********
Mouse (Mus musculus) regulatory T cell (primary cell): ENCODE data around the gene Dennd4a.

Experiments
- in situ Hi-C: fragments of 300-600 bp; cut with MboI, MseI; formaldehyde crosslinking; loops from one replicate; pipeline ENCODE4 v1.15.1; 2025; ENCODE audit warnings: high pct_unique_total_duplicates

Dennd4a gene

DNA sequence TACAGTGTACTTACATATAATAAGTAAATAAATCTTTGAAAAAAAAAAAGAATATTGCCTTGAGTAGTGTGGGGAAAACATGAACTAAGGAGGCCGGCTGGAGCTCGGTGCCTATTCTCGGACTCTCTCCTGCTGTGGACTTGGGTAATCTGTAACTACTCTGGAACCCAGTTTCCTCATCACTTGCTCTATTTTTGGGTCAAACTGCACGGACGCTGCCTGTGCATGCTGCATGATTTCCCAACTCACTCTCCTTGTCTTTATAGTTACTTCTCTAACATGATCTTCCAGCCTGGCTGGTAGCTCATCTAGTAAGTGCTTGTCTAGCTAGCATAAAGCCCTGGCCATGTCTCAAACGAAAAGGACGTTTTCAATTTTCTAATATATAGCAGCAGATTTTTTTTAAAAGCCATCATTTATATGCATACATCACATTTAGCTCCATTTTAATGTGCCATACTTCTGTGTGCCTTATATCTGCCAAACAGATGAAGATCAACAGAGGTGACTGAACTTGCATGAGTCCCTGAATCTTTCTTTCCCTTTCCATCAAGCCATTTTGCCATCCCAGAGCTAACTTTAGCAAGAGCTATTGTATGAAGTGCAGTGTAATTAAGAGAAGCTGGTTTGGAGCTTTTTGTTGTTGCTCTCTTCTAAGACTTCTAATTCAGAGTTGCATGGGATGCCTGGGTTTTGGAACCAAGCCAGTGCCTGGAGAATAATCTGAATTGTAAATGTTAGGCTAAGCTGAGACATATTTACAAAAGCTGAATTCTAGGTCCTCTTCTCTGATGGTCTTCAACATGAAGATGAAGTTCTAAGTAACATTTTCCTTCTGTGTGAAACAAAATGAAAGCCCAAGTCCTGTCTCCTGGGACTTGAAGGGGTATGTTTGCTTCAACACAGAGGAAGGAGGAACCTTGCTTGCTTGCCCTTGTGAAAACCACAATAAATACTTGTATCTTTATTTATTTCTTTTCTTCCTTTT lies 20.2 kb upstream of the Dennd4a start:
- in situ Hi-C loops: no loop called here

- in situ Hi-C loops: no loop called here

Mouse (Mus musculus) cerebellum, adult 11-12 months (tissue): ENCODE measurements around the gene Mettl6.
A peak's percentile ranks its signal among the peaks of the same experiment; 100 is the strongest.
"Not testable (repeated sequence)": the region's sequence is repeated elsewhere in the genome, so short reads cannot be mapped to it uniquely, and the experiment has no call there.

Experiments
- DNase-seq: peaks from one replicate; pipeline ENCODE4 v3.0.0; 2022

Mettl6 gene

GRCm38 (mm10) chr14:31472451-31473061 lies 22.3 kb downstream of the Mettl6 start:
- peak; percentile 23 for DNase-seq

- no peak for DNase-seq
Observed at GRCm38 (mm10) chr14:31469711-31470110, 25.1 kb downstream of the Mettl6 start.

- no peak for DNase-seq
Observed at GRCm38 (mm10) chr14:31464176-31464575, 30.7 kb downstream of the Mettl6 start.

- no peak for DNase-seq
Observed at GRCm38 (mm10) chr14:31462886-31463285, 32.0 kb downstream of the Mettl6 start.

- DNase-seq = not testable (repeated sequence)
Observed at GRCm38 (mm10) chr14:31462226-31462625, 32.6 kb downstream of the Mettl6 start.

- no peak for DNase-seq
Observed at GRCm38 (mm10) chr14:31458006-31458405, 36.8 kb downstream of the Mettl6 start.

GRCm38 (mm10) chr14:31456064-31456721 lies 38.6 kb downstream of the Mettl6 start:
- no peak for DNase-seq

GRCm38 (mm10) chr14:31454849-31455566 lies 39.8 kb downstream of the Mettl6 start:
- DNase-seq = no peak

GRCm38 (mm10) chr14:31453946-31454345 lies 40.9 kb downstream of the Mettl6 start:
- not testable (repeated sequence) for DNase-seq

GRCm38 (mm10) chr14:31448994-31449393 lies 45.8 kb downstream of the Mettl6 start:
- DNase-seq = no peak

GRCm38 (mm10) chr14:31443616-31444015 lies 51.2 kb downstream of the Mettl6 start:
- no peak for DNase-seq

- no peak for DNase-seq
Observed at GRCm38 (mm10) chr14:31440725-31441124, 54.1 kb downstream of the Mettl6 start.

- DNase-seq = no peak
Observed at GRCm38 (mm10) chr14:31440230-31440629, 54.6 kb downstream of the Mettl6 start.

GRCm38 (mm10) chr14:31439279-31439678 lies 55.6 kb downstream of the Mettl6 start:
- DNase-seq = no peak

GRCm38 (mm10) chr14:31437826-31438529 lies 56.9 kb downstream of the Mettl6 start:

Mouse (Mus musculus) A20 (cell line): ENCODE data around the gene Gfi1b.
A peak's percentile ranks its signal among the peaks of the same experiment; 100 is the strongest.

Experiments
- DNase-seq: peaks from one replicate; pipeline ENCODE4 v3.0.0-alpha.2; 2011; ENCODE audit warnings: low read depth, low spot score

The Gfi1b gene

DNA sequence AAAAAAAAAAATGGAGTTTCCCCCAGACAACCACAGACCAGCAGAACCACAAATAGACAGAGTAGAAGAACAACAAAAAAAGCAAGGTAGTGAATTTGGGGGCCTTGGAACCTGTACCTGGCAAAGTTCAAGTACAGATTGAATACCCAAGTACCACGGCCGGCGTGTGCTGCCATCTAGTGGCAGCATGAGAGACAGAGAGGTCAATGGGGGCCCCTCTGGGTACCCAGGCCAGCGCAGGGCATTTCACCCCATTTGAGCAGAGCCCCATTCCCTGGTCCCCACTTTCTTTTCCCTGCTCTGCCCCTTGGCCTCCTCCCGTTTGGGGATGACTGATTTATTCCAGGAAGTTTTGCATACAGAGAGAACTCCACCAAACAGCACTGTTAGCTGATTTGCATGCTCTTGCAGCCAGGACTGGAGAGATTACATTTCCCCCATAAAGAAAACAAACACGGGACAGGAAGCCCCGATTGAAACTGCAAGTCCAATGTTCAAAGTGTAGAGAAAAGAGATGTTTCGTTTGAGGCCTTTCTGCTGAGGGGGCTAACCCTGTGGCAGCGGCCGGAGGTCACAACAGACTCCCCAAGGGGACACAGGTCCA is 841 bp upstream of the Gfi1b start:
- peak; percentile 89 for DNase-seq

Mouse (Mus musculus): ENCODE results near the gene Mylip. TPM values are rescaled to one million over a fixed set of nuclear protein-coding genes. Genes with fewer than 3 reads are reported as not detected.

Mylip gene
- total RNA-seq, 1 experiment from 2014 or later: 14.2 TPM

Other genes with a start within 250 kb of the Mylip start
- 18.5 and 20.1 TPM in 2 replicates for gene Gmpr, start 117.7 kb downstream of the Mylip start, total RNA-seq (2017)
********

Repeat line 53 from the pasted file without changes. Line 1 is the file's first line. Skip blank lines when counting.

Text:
Other genes with a start within 250 kb of the Mylip start